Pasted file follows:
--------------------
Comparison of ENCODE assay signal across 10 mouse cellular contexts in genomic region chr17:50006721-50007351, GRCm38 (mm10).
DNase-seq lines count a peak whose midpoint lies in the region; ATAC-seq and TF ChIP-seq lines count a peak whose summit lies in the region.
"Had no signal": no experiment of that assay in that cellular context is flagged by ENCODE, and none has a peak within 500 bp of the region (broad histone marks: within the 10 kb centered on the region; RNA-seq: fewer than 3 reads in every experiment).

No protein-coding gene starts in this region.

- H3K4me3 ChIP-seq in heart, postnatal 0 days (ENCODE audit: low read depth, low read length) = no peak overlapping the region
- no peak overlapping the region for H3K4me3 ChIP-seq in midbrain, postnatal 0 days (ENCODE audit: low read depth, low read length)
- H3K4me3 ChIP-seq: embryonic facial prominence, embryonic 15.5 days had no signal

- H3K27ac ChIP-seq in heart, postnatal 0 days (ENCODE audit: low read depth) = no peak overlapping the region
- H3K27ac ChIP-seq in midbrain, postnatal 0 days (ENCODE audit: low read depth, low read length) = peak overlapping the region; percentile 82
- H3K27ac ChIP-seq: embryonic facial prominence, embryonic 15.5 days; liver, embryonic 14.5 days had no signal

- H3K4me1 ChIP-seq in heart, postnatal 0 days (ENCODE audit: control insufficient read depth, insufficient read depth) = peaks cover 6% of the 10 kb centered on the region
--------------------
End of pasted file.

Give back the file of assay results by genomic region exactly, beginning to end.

Comparison of ENCODE assay signal across 10 mouse cellular contexts in genomic region chr17:50006721-50007351, GRCm38 (mm10).
DNase-seq lines count a peak whose midpoint lies in the region; ATAC-seq and TF ChIP-seq lines count a peak whose summit lies in the region.
"Had no signal": no experiment of that assay in that cellular context is flagged by ENCODE, and none has a peak within 500 bp of the region (broad histone marks: within the 10 kb centered on the region; RNA-seq: fewer than 3 reads in every experiment).

No protein-coding gene starts in this region.

- H3K4me3 ChIP-seq in heart, postnatal 0 days (ENCODE audit: low read depth, low read length) = no peak overlapping the region
- no peak overlapping the region for H3K4me3 ChIP-seq in midbrain, postnatal 0 days (ENCODE audit: low read depth, low read length)
- H3K4me3 ChIP-seq: embryonic facial prominence, embryonic 15.5 days had no signal

- H3K27ac ChIP-seq in heart, postnatal 0 days (ENCODE audit: low read depth) = no peak overlapping the region
- H3K27ac ChIP-seq in midbrain, postnatal 0 days (ENCODE audit: low read depth, low read length) = peak overlapping the region; percentile 82
- H3K27ac ChIP-seq: embryonic facial prominence, embryonic 15.5 days; liver, embryonic 14.5 days had no signal

- H3K4me1 ChIP-seq in heart, postnatal 0 days (ENCODE audit: control insufficient read depth, insufficient read depth) = peaks cover 6% of the 10 kb centered on the region